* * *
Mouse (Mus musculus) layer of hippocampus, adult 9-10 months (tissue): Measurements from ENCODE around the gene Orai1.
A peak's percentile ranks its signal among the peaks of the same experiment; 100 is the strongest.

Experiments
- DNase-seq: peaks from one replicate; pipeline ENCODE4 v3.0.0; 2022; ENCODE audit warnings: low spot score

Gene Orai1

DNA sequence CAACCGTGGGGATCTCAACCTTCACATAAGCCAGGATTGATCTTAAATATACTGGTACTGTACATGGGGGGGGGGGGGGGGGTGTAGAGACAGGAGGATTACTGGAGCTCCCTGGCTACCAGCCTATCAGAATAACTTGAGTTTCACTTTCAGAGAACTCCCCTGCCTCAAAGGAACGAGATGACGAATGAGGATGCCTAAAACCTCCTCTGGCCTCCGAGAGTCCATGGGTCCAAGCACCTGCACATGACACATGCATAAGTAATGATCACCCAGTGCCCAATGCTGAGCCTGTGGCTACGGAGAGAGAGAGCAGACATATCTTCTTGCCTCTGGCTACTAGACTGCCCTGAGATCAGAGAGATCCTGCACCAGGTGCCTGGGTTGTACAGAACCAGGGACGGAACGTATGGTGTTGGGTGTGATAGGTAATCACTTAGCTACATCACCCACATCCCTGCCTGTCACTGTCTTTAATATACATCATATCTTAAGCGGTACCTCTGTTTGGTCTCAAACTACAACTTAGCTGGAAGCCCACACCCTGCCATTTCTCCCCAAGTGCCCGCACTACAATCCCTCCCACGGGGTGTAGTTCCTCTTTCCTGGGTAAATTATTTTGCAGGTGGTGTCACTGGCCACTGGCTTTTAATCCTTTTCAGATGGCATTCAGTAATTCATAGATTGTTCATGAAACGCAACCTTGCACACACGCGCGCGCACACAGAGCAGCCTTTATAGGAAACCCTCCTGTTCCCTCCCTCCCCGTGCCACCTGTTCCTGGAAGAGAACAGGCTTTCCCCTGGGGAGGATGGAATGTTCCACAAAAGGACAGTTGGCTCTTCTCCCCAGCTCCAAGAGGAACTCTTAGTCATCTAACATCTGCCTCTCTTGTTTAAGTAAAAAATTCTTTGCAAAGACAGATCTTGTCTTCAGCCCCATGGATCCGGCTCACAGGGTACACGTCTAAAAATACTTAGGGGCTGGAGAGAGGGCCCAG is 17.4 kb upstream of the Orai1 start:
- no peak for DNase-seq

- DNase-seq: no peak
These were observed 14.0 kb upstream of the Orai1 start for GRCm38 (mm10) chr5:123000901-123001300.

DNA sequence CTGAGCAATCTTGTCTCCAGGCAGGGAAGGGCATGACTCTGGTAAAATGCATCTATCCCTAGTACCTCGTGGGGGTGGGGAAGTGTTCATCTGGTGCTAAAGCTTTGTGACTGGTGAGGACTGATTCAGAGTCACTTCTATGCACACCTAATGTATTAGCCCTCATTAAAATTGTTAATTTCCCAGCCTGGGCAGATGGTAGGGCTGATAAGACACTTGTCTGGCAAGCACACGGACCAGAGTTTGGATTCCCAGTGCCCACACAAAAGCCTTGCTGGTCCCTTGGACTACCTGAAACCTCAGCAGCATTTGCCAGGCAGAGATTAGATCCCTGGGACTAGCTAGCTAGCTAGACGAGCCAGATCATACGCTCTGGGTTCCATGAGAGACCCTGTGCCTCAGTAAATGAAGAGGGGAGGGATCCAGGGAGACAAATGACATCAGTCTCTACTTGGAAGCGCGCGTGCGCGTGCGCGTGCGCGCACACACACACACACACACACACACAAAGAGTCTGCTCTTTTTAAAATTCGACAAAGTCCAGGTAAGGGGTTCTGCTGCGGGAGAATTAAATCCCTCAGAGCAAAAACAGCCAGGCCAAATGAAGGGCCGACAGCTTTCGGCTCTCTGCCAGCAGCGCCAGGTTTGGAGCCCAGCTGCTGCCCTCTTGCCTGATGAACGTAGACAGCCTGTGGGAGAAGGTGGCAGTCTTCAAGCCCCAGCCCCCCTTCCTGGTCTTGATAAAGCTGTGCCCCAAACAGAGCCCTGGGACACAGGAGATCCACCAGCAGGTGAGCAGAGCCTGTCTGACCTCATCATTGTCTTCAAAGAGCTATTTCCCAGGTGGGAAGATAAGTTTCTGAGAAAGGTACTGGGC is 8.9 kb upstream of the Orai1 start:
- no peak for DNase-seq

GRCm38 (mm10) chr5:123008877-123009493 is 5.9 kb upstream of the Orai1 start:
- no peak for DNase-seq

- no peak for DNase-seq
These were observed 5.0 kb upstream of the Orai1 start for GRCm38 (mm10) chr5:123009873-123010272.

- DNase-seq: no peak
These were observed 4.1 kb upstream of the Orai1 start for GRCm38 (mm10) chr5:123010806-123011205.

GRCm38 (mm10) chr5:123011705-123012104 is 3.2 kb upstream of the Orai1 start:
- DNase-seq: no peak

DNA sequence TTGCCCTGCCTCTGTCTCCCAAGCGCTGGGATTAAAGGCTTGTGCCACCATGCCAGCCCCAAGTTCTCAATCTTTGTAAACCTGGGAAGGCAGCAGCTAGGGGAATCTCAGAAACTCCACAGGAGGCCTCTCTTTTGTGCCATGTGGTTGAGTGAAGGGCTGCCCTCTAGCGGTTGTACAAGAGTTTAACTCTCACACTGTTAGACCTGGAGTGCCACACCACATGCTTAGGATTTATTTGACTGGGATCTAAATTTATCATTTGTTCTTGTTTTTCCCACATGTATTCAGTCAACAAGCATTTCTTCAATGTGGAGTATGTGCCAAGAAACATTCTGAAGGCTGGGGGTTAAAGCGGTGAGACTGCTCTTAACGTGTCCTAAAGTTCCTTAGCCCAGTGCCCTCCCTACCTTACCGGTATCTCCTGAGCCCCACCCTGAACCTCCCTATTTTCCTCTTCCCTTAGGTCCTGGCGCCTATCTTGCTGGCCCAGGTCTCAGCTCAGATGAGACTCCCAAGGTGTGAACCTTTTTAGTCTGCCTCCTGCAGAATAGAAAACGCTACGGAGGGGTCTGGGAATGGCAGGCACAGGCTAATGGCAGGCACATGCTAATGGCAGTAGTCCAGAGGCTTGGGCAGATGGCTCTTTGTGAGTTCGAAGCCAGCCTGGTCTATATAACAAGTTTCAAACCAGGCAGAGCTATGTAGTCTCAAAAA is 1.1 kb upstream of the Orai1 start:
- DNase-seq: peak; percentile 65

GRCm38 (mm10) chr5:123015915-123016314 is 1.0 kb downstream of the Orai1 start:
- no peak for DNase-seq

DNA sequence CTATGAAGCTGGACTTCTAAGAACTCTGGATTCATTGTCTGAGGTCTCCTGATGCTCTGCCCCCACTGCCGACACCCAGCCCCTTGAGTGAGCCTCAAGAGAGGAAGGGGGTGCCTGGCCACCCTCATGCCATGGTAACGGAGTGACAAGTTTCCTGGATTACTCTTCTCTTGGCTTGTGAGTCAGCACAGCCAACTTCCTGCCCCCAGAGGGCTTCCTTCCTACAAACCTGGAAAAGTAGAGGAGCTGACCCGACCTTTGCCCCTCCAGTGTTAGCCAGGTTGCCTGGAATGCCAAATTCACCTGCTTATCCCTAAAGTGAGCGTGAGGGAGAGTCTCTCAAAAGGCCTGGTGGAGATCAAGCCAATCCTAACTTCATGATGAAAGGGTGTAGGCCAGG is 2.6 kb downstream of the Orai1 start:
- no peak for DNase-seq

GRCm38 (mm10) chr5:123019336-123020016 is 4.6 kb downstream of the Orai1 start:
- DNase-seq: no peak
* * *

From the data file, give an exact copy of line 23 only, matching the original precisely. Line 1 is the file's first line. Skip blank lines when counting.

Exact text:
- no peak for DNase-seq